Meet the Winners of the Mead Fellowship Awards 2019
The Mead Awards have been generously supported by Scott Mead since 2013. Scott is a fine art photographer, philanthropist and investor, based in London for over 20 years. Careers and Employability manage the awards, as part of their work supporting UAL students and graduates to make a living doing what they love.
The Mead Fellowships is an award given to students to carry out an arts project which demonstrates outstanding ideas in their practice. As well as giving them the opportunity to progress in their discipline.
In July 8 finalists (out of a total of 67 submissions) presented their ideas to the judging panel. All of which had achieved high standard proposals for interesting and unique ideas. Following the pitches to the judges 4 winners were announced -
Michael Kennedy and Gemma Holyoak for their project, Visualising Viability. Nathaniel White for his project, A Line in the Water. Nicolas Canal Tinius for his project, Prosthetic Memory: The Starlight Archives. And James Haymer for his project Think.Positive.
Michael Kennedy and Gemma Holyoak - Visualising Viability
MArch Architecture, Central Saint Martins, graduated October 2018.
Michael and Gemma are 2018 graduates of the MArch Architecture course at Central Saint Martins and share a passionate interest in the design and delivery of housing by communities.
The Mead Award will support them to realise their project ‘Visualising Viability’, which will seek to demystify property development and encourage people to get involved in the management and delivery of their homes. The project consists of a graphic guide to viability showing how design and finance are intrinsically linked, and an interactive game in which participants can test how various inputs effect final outcomes. They will launch the publication next summer, as well host three workshops across London.
"The Mead Award has given us the opportunity to build upon our thesis work and professional experience in architecture and planning. We believe design plays an integral role in the public and third sector, and this project allows us to propose new ways of working."
Nathaniel White – A Line in the Water
MA Photojournalism and Documentary Photography – Graduated December 2018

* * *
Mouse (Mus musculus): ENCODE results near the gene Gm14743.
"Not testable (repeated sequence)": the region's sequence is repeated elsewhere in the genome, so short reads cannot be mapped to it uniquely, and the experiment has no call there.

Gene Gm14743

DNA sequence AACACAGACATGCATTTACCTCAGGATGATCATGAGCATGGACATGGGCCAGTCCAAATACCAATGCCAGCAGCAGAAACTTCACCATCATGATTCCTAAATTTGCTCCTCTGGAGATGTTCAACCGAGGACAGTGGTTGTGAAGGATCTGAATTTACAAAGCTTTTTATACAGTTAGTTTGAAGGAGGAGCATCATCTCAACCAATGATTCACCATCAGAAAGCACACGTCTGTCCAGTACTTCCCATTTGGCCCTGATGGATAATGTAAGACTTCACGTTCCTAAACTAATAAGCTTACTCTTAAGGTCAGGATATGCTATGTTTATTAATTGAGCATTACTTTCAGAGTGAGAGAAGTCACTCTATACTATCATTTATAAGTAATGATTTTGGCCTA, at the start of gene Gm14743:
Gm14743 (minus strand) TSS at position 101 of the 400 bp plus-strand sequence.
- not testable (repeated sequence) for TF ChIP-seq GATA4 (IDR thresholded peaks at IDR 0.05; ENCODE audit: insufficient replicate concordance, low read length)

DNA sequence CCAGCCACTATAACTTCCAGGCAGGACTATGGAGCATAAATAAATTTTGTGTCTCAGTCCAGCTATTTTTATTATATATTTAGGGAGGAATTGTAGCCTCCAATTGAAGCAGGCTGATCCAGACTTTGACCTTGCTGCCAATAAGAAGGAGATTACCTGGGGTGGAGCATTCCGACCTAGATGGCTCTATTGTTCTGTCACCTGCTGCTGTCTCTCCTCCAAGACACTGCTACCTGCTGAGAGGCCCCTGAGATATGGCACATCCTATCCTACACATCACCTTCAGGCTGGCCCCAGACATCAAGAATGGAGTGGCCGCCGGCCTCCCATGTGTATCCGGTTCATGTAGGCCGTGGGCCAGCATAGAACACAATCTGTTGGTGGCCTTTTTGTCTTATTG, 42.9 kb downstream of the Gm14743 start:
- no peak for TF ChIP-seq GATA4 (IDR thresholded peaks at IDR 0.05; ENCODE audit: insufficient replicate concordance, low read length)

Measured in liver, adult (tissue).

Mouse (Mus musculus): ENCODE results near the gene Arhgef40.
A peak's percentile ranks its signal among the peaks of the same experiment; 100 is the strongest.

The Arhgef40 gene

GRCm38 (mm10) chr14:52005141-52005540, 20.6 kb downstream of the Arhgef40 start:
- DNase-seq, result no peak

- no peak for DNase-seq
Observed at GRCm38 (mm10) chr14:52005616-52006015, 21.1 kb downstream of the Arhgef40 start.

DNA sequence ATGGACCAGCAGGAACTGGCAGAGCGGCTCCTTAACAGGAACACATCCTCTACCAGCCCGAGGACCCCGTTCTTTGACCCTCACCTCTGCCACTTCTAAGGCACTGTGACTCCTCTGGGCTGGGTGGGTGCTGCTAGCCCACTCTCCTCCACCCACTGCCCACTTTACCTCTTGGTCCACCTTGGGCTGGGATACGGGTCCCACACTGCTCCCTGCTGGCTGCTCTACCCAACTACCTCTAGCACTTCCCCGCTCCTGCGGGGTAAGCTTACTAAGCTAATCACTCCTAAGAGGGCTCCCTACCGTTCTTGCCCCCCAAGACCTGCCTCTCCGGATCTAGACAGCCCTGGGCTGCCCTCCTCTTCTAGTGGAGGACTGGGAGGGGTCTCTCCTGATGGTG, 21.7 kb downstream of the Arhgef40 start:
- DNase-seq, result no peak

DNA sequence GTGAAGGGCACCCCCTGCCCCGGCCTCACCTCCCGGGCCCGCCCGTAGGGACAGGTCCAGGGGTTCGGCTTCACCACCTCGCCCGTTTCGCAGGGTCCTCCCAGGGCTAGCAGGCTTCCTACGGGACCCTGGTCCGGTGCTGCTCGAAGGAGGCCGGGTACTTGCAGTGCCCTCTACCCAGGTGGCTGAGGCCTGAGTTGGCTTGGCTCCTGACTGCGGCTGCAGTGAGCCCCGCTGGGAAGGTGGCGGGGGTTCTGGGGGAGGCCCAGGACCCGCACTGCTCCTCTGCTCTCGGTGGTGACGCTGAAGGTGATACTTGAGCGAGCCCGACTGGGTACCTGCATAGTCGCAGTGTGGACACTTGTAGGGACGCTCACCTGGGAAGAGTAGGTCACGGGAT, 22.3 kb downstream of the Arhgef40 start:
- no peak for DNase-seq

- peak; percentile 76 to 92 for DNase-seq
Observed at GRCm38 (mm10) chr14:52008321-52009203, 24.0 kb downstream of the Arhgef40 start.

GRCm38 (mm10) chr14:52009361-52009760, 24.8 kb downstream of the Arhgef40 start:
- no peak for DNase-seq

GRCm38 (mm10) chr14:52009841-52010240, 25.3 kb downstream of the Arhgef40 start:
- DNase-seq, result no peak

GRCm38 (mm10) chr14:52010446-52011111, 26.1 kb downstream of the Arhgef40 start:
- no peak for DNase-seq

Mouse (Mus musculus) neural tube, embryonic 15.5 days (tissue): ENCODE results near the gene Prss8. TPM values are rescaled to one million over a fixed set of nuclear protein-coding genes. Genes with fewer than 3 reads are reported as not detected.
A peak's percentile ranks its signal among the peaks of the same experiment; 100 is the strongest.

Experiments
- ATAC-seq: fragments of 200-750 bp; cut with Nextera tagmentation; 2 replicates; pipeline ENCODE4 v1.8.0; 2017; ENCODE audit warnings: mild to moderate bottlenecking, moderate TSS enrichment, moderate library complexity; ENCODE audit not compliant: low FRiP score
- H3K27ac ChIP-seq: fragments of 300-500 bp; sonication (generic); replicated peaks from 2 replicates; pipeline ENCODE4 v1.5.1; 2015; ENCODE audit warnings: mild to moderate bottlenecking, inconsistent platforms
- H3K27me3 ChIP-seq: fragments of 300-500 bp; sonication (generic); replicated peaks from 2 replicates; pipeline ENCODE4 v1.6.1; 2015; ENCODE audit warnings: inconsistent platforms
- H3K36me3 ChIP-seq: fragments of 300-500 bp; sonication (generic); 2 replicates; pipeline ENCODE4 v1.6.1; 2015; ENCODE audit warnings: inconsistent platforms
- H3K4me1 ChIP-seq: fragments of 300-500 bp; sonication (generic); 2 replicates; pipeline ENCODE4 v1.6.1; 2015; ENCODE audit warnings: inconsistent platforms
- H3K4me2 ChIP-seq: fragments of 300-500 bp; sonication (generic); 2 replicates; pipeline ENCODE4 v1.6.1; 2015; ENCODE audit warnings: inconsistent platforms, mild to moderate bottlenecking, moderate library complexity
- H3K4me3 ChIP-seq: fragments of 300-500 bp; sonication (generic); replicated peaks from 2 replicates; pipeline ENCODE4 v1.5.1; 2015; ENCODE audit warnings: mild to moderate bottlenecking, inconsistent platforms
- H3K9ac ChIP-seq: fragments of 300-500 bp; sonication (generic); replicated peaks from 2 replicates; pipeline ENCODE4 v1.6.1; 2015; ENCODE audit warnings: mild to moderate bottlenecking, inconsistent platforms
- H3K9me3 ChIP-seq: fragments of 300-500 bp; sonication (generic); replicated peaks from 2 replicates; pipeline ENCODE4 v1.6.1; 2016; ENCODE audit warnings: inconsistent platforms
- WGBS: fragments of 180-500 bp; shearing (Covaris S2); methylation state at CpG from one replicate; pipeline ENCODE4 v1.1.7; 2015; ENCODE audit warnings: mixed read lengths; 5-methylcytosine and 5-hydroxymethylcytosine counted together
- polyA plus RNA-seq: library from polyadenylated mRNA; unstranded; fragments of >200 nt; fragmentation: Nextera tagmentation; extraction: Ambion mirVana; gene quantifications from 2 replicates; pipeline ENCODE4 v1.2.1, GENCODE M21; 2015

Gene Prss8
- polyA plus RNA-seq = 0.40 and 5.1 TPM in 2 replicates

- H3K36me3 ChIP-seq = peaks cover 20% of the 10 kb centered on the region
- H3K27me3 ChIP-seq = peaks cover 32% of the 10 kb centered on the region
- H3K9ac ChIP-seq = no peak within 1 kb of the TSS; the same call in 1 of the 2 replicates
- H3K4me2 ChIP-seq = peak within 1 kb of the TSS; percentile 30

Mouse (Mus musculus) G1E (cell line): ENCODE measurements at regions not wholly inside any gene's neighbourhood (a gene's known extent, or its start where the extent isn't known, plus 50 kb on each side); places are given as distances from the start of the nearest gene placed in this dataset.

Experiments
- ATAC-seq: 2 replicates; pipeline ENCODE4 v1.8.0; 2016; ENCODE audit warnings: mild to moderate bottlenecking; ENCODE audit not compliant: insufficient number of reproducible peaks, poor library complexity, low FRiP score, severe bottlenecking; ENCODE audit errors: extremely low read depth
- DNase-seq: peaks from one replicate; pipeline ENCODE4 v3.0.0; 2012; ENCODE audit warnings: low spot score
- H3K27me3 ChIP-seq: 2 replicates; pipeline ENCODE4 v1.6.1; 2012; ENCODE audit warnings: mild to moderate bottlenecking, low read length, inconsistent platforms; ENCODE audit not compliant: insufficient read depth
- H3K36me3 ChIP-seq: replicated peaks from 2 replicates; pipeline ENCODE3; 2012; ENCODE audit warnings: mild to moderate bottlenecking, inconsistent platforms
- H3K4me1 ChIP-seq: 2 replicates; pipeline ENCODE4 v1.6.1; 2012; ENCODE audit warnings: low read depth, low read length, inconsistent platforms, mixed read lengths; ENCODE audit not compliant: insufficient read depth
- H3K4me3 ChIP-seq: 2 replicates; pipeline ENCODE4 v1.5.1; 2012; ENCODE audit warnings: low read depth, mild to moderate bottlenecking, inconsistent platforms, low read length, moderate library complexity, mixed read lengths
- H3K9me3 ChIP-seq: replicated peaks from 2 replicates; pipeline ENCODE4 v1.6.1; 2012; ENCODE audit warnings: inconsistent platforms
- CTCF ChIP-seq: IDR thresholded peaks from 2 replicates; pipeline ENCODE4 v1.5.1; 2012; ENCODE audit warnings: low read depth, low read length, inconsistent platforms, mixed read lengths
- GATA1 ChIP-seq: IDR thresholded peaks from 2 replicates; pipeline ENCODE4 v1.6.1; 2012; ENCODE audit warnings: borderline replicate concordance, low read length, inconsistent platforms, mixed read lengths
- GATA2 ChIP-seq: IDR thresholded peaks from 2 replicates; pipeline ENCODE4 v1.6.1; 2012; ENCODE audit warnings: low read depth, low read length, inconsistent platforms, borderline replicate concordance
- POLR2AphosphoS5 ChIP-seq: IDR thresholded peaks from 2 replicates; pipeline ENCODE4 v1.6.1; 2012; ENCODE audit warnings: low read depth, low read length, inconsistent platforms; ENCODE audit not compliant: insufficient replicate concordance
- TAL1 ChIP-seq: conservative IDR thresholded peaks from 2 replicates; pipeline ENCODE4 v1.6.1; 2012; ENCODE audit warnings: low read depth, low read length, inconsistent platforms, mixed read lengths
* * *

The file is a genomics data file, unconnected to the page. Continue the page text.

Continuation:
Nathaniel completed an MA in Photojournalism and Documentary Photography from London College of Communication (LCC) in 2019, graduating with distinction. His work has been published in international media outlets such as Al Jazeera, The Independent and Politiken. He was awarded the UAL vice-chancellor’s scholarship and won the MiALxMetro Postgraduate mentorship award. He was shortlisted for the Genesis Imaging Postgraduate Bursary award. He is currently a Musee de L’Elysee reGeneration4 candidate. Nathaniel has exhibited alongside Broomberg & Channarin and Forensic Oceanography.
A Line in the Water follows stories up and down the Rio Grande. The US-Mexico border officially follows ‘the deepest course’ of the river. For decades, politicians have sought to fix the river in place, but the river continues to defy efforts to control it by periodically flooding and moving. This creates issues of citizenship all along its banks. This project will use photography, film, audio, archive and mapping to document the stories of citizenship, identity and belonging in three locations along the Rio Grande river border.
One example is the Horcon Tract, where in 1906 an irrigation company dug a canal to straighten the river, leaving the small town of Rio Rico on the Mexican side of the river. Over the years that followed, the U.S. forgot that the town was in fact on U.S. soil, before eventually ceding it to Mexico. In 1972, a long-time resident of Rio Rico, Mr Homero Cantú Treviño, was arrested in Texas by U.S immigration authorities. He appealed his deportation order, arguing that, having been born in Rio Rico in 1935, he was in fact a US citizen. The court sided with him and everyone who could prove they had been born in Rio Rico before 1972 was afforded US citizenship. People flocked to the area trying to dig up family records, briefly shaking up a small sleepy hamlet on the Mexican side of the river. Nathaniel will be spending 3 months working with a local collaborator along the Rio Grande on both sides of the border, creating a multimedia documentary in a series of chapters.